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Lions Roar : September 2013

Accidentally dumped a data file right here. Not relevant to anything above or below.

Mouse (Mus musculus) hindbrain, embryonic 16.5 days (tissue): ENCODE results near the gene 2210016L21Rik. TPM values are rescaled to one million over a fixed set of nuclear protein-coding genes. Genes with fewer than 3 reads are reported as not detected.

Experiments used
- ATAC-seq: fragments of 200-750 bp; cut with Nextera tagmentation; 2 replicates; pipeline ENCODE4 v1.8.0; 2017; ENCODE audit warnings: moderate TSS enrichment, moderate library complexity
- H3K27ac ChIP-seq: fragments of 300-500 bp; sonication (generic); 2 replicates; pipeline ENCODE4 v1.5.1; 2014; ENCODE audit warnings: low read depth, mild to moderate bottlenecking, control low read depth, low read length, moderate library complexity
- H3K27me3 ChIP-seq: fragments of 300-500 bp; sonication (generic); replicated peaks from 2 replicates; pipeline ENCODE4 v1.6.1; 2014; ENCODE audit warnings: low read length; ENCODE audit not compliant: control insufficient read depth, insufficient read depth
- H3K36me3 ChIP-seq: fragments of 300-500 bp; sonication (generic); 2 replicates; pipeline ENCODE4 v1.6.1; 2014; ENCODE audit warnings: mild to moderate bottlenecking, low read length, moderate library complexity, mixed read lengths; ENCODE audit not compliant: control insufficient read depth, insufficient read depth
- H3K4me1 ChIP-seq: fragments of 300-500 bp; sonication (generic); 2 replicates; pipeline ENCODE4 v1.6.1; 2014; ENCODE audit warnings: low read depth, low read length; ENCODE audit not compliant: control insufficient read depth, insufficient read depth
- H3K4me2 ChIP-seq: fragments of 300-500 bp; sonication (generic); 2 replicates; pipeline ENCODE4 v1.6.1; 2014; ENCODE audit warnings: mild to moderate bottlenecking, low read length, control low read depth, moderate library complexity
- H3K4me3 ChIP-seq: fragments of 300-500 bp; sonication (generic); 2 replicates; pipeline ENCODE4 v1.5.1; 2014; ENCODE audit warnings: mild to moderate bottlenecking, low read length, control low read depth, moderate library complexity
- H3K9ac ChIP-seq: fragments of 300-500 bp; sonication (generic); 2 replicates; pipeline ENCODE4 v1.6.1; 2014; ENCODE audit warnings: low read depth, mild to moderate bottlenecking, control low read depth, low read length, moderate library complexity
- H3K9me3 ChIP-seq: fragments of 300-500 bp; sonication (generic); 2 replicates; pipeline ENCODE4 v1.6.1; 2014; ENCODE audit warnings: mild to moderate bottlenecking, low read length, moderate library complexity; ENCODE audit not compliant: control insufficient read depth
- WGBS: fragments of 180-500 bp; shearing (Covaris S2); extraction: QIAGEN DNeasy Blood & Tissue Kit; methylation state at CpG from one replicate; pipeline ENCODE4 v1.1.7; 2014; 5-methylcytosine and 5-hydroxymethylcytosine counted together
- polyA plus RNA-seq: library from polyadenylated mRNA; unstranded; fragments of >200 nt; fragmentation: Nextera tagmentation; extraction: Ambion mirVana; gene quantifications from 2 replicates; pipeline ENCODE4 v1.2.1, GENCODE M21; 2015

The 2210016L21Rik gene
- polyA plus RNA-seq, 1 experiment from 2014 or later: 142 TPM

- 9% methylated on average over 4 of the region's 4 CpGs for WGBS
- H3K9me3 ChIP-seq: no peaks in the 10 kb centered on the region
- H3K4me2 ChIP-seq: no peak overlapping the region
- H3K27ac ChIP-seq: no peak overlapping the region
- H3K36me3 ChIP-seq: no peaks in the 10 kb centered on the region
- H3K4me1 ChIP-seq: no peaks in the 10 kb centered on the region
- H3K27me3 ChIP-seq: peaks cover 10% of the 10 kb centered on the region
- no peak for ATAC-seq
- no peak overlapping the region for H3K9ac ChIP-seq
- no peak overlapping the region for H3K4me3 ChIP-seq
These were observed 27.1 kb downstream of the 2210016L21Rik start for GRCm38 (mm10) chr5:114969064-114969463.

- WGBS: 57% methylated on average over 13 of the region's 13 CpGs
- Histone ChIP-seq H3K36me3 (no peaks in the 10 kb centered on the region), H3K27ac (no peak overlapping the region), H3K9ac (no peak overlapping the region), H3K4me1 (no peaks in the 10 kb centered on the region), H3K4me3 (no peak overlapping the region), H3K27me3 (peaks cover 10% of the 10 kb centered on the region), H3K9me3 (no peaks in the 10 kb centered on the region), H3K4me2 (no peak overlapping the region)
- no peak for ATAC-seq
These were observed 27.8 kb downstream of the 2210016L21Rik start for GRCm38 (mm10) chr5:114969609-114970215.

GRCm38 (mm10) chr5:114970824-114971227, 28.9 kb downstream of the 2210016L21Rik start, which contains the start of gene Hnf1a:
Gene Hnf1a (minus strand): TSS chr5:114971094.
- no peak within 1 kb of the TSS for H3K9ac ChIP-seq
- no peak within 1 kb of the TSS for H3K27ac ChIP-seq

SHAMBHALA SUN SEPTEMBER 2013 34 With his prostrations done, he walked to a treadmill tucked away by the window. He hung his prayer beads on the handlebar next to a draped towel and began to pace rapidly on the moving belt. Almost immediately, he closed his eyes as he surrendered to the machine’s rhythm and meditated as he exercised. It was a much faster version of walking meditation. After showering, the Dalai Lama took me up to the roof of the residence. The surrounding mountains were still dark, their barely discernable outlines untouched by the sun. Tiny tendrils of smoke curled from unseen chimneys and then dissipated in the chilly air. Further down the Kangra Valley, a sprinkling of lights from the Indian towns could be seen in the distance. It was so early the birds had not yet begun their songs. The Dalai Lama stared into the distance, absorbing the quiet, allowing all of his senses to experience the tranquil majesty of the surroundings. He was very present, undistracted by my being next to him. As I watched him, standing perfectly still, one hand lightly resting on the green metal railing, I was touched by the ineffable grace of the moment. It was chilly and we didn’t stay long on the roof. After we returned to his room, the Dalai Lama immediately went into meditation. He sat on a cushion behind his desk, a circular, gold- painted mahogany panel at his back. He glasses were off, and the entirety of his visage, the embodiment of a life lived to the fullest, was on display. There were dark pouches beneath his eyes, and deep fissures ran down the sides of his face to his chin. His face effortlessly projected gravitas and wisdom. As the Dalai Lama meditated, his body swayed slightly from time to time, like a metronome. His eyes were partly closed but I could see occasional fluttering of the eyeballs within their sockets. At times they would roll upward for a couple of beats and I could see the white expanse of his eyes. His hands rested on his lap, fingers click- ing his prayer beads rhythmically. I was uncomfortable, sensing my intrusion into something that was extraordinarily private. I had no doubt the Dalai Lama was in a deep and special place. He would tell me later that his meditating mind was not as quies- cent as, say, that of a Zen monk. It was actively shaping his moti- vation for the day, occupied with how to deepen his compassion. He aspires to be kind to everyone and to help relieve suffering in whatever way he can. Rational analysis at this time allows him to strengthen and ascertain an important insight: that by being com- passionate to others, he himself benefits by having peace of mind. After four hours, it was time to take my leave. He grasped my hand firmly and led me to one of the cabinets, where he picked out a small grey stone carving of an Indian monastery with an ornate central tower atop a two-story podium. Four smaller towers anchored the four directions. “Temple in Bodh Gaya. For you,” the Dalai Lama said. PHOTOSBYDONFARBER The face of wisdom and compassion: the Dalai Lama in meditation.